8. Malware author made $2 million after infecting 222,000 Windows systems – The Record by Recorded Future – The malware known as “Crackonosh”, which gained recent notoriety for infecting highly popular games, has reportedly infected over 222,000 computers since 2018 and “earned” over $2 million to its author(s).
  9. Pakistan-linked hackers targeted Indian power company with ReverseRat – A threat actor has been spotted targeting government and energy organizations in the South and Central Asia regions since at least January 2021 in spear-phishing attacks designed to infect targeted Windows systems with the “ReverseRAT” .NET backdoor and steal sensitive data.
  10. Malware blamed for remotely wiping WD My Book Live users’ disks – Hard disk maker Western Digital said Thursday that some users of its My Book Live cloud storage devices were suddenly losing all their data due to “malicious software” and recommended all users disconnect the devices from the internet.
  11. NFC Flaws Let Researchers Hack ATMs by Waving a Phone – Flaws in card reader technology let a security firm consultant wreak havoc with point-of-sale systems and more.
  12. LinkedIn breach reportedly exposes data of 92% of users – 9to5Mac – A second massive LinkedIn breach reportedly exposes the data of 700M users, which is more than 92% of the total 756M users. The database is for sale on the dark web. Not as much a breach, more of a collection of things scraped contrary to the TOS per LinkedIn.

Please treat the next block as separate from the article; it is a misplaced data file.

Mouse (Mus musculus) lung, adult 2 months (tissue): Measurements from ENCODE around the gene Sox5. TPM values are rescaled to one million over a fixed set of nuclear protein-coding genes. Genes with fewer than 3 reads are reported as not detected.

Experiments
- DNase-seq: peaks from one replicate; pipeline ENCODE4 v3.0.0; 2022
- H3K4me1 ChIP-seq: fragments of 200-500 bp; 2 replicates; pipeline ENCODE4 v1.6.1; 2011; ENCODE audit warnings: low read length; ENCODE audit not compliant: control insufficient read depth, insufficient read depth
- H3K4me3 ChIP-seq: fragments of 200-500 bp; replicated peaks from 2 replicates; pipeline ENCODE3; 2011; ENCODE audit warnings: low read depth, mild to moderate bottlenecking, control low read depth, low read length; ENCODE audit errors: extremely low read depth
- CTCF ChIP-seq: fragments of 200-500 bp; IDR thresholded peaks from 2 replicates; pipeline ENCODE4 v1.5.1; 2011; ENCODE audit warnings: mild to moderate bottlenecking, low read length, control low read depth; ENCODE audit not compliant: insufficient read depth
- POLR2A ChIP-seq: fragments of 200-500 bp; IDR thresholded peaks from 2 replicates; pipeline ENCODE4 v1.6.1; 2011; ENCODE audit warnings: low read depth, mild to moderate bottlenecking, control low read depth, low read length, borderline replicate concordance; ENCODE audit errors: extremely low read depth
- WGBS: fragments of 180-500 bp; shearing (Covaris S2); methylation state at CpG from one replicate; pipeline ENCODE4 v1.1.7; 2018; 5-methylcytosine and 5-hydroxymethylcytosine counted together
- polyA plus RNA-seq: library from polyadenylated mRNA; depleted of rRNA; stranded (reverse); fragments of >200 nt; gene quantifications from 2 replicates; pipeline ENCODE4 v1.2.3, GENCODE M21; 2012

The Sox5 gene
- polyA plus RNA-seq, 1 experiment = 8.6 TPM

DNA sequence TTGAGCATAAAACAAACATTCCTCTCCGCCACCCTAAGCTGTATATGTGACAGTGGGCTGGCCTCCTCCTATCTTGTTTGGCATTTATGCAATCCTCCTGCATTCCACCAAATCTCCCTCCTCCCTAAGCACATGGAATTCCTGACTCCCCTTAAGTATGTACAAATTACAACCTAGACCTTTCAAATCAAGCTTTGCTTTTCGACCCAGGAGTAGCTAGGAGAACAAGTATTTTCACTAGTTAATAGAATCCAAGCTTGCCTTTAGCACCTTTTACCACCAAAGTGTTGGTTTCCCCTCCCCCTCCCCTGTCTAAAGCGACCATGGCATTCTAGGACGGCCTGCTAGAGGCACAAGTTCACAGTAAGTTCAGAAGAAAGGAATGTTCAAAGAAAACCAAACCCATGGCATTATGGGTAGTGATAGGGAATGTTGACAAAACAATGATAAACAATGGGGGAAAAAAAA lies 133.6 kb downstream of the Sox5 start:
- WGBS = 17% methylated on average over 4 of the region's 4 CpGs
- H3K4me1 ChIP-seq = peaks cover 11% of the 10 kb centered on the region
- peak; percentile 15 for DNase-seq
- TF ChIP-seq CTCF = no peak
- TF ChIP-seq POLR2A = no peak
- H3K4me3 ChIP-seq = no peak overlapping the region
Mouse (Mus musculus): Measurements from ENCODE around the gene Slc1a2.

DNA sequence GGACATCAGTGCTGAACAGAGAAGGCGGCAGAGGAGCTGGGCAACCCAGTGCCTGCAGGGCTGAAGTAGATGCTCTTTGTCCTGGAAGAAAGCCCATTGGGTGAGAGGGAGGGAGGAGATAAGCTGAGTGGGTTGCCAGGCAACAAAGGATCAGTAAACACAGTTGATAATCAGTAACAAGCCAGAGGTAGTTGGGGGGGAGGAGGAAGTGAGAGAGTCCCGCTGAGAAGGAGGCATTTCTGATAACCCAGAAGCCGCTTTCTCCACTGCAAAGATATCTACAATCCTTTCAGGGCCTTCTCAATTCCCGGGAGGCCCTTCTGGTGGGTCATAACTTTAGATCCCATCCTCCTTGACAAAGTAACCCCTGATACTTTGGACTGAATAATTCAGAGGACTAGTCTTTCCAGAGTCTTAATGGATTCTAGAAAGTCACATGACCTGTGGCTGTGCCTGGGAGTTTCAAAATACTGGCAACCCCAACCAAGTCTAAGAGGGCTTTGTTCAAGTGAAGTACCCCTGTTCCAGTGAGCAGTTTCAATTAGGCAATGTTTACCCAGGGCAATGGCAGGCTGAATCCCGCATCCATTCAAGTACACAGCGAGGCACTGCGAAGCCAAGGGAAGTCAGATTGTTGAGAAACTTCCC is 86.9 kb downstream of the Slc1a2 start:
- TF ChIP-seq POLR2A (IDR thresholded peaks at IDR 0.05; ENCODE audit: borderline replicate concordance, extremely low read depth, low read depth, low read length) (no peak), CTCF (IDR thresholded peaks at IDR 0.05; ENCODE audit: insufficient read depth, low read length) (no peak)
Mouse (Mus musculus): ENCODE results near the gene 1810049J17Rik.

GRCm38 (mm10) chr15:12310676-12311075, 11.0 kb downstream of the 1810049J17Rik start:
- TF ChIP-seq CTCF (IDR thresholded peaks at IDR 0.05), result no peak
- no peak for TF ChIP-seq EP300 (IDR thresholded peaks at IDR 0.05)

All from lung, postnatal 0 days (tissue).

13. Fix for PrintNightmare CVE-2021-1675 exploit to keep your Print Servers running while a patch is not available – The exploit works by dropping a DLL in a subdirectory under C:\Windows\System32\spool\drivers
    By restricting the ACLs on this directory (and subdirectories) we can prevent malicious DLLs to be introduced by the print spooler service.

  14. $6 Billion NCR Opens Bitcoin Purchases To 650 Banks And Credit Unions – 650 U.S. banks will soon be able to offer bitcoin purchases to an estimated 24 million total customers. As part of the deal between enterprise payments giant NCR and digital-asset management firm NYDIG, community banks, including North Carolina-based First Citizens Bank, and credit unions, including Bay Federal Credit Union in California, will be able to offer their clients cryptocurrency trading through mobile applications built by the payments provider.
PaulAsadoorian

Paul Asadoorian

@securityweekly

Founder at Security Weekly

  1. Ignorance is Bliss… for Hackers – Agree? – “To deal with today’s evolving threats, it is imperative that we break this cycle. Relying on a single vendor for both infrastructure and security is not good for your business. We need to start making the hacker’s job harder and not easier. We can do this by employing best-of-breed security practices at all segments of the infrastructure via security products and services that are independent of the underlying infrastructure.”
  2. A hacker is selling 700 million LinkedIn users accounts
  3. Industrial facilities progressively at risk of data theft and ransomware attacks – Help Net Security
  4. Netgear Authentication Bypass Allows Router Takeover – Wow: “We can therefore access any page on the device, including those that require authentication, by appending a GET variable with the relevant substring (like “?.gif”). For example: hxxps://10[.]0[.]138/WAN_wan.htm?pic.gif. This is a complete and fully reliable authentication bypass.”
  5. Why MTTR is Bad for SecOps
  6. 3 Things Every CISO Wishes You Understood
  7. The KonMari Method for Your Digital Footprint